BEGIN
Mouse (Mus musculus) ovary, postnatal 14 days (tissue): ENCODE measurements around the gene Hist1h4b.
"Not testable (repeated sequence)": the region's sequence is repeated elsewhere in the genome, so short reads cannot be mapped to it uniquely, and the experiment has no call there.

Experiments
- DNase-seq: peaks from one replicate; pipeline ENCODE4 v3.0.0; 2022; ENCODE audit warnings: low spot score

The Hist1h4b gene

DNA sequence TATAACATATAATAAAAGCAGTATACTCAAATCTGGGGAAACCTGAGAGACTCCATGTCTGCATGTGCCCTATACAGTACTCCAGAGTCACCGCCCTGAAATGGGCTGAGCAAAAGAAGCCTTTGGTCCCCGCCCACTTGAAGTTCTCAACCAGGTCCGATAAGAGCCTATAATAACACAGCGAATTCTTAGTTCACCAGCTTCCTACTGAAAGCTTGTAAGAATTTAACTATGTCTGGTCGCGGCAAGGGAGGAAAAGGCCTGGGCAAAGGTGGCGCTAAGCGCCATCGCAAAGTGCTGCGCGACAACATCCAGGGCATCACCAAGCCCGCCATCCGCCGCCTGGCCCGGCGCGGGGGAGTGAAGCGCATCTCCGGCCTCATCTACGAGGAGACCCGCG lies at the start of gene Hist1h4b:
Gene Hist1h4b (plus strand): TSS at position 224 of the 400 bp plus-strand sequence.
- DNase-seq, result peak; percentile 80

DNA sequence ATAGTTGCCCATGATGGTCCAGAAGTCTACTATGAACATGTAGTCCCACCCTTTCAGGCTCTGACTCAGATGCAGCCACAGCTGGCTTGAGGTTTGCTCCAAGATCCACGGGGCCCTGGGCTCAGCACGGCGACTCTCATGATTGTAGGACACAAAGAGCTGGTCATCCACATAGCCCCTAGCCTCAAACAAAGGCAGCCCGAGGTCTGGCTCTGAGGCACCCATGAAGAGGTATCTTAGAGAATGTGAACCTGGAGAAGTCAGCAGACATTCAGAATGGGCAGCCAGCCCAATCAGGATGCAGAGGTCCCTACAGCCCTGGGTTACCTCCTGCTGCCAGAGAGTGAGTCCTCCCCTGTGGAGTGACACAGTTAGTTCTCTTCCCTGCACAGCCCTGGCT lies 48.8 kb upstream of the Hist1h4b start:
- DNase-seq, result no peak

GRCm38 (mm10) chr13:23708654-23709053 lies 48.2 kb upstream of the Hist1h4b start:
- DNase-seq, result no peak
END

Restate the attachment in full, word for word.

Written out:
Mouse (Mus musculus) ovary, postnatal 14 days (tissue): ENCODE measurements around the gene Hist1h4b.
"Not testable (repeated sequence)": the region's sequence is repeated elsewhere in the genome, so short reads cannot be mapped to it uniquely, and the experiment has no call there.

Experiments
- DNase-seq: peaks from one replicate; pipeline ENCODE4 v3.0.0; 2022; ENCODE audit warnings: low spot score

The Hist1h4b gene

DNA sequence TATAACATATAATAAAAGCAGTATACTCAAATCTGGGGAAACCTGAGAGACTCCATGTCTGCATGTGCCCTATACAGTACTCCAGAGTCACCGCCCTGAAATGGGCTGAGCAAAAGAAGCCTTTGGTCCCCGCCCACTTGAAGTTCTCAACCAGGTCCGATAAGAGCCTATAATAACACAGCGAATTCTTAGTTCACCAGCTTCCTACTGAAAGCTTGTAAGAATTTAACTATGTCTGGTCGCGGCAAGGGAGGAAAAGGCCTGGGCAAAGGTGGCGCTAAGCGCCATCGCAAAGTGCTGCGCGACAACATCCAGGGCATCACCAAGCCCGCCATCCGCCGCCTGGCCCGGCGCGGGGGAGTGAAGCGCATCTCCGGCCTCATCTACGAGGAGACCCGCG lies at the start of gene Hist1h4b:
Gene Hist1h4b (plus strand): TSS at position 224 of the 400 bp plus-strand sequence.
- DNase-seq, result peak; percentile 80

DNA sequence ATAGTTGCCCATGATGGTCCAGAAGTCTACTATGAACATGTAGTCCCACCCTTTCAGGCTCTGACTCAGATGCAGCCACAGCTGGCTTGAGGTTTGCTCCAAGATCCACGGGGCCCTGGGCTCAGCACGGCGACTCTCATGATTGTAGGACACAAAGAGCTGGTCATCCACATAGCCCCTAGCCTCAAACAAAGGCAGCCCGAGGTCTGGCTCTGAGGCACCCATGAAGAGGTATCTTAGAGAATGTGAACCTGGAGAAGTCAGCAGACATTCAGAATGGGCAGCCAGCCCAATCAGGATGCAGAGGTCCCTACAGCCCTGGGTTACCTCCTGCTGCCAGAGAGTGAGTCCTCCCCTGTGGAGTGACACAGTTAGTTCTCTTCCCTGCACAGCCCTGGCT lies 48.8 kb upstream of the Hist1h4b start:
- DNase-seq, result no peak

GRCm38 (mm10) chr13:23708654-23709053 lies 48.2 kb upstream of the Hist1h4b start:
- DNase-seq, result no peak